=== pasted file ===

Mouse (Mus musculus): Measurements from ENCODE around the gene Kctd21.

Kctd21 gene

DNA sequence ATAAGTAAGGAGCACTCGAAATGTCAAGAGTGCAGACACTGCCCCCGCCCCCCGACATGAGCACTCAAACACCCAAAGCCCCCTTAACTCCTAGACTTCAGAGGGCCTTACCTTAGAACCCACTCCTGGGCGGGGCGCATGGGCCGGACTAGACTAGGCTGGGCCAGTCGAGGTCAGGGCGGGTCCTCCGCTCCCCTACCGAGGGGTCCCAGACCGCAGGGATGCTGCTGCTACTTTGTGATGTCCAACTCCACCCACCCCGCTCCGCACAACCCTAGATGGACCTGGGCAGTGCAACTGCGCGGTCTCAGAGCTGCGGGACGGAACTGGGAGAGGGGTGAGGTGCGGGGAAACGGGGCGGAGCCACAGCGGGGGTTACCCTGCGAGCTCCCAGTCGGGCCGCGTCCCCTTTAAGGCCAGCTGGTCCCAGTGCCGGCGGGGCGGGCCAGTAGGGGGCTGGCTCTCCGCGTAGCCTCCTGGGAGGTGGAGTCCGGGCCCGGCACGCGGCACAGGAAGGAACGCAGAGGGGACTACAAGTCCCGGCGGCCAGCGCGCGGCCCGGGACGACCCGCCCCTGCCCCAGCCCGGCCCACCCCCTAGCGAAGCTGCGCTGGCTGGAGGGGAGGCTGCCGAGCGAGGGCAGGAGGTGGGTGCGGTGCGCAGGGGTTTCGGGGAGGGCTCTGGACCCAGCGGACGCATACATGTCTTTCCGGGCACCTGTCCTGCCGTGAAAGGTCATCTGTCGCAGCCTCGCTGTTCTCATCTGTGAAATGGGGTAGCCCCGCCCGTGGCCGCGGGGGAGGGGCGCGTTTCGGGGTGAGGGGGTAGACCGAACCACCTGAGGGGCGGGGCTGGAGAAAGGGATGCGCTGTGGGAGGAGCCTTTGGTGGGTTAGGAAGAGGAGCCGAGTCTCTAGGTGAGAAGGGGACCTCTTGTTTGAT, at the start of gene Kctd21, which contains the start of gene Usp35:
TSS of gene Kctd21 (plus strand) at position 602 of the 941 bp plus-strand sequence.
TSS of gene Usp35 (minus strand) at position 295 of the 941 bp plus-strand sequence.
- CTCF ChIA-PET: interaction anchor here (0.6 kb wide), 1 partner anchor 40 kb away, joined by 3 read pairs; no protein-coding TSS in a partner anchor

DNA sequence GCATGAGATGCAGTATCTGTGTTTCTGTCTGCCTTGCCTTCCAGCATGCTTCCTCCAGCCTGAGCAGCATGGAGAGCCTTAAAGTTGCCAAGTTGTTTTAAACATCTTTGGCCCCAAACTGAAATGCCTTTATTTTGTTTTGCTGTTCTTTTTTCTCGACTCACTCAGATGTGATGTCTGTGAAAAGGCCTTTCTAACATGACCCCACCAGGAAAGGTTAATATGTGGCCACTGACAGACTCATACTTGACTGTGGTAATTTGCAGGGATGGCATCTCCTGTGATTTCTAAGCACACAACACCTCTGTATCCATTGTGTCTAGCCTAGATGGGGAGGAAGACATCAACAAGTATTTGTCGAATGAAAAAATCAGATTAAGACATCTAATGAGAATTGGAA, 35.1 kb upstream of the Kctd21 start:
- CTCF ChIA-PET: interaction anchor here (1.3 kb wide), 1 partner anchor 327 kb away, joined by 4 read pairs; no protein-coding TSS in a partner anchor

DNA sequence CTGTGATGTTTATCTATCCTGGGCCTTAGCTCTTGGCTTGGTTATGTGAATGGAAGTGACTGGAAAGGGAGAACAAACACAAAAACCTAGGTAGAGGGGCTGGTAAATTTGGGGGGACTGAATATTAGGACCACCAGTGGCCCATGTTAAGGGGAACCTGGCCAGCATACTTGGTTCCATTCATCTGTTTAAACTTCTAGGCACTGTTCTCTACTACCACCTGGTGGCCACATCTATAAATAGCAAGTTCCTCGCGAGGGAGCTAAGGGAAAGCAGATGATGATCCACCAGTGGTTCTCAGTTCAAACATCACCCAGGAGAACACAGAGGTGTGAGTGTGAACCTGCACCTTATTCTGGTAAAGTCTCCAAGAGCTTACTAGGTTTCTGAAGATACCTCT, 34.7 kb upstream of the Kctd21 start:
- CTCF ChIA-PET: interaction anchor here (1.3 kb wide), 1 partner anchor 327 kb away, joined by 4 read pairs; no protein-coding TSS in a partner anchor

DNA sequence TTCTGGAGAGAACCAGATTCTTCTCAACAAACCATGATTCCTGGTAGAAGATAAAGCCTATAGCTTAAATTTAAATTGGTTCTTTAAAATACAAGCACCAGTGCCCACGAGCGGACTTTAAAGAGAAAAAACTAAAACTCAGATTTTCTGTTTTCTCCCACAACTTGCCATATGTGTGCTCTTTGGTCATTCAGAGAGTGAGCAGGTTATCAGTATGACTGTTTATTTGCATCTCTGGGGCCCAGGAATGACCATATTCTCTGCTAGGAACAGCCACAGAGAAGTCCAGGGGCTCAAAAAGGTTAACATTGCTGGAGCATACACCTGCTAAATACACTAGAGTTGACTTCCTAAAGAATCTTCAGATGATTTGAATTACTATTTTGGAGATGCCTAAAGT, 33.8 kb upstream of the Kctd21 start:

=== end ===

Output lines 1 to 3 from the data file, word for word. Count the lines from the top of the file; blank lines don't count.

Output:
Mouse (Mus musculus): Measurements from ENCODE around the gene Kctd21.

Kctd21 gene

DNA sequence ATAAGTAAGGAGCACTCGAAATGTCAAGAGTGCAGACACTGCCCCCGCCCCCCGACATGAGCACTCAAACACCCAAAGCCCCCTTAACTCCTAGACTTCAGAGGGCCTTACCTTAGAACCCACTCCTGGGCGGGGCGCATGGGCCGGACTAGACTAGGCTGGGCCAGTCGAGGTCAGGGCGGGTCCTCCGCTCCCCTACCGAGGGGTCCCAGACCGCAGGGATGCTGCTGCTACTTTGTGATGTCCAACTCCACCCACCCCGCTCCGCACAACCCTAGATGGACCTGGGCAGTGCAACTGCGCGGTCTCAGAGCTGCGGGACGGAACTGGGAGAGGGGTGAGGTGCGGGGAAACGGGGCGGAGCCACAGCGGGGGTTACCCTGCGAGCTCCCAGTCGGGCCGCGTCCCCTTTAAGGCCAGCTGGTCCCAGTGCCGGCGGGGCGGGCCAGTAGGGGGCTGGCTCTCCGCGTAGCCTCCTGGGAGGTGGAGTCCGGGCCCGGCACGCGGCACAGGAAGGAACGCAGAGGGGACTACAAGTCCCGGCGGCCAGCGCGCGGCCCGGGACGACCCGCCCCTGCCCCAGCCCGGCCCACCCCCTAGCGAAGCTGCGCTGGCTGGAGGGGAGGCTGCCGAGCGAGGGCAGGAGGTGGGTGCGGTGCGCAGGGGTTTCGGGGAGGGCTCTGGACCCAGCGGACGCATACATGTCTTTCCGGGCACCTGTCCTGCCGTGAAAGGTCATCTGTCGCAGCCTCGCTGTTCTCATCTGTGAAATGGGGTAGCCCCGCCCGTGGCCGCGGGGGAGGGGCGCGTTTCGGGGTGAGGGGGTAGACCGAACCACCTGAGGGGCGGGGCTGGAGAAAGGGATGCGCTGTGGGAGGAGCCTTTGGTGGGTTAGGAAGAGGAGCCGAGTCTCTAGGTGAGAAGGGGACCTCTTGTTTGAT, at the start of gene Kctd21, which contains the start of gene Usp35: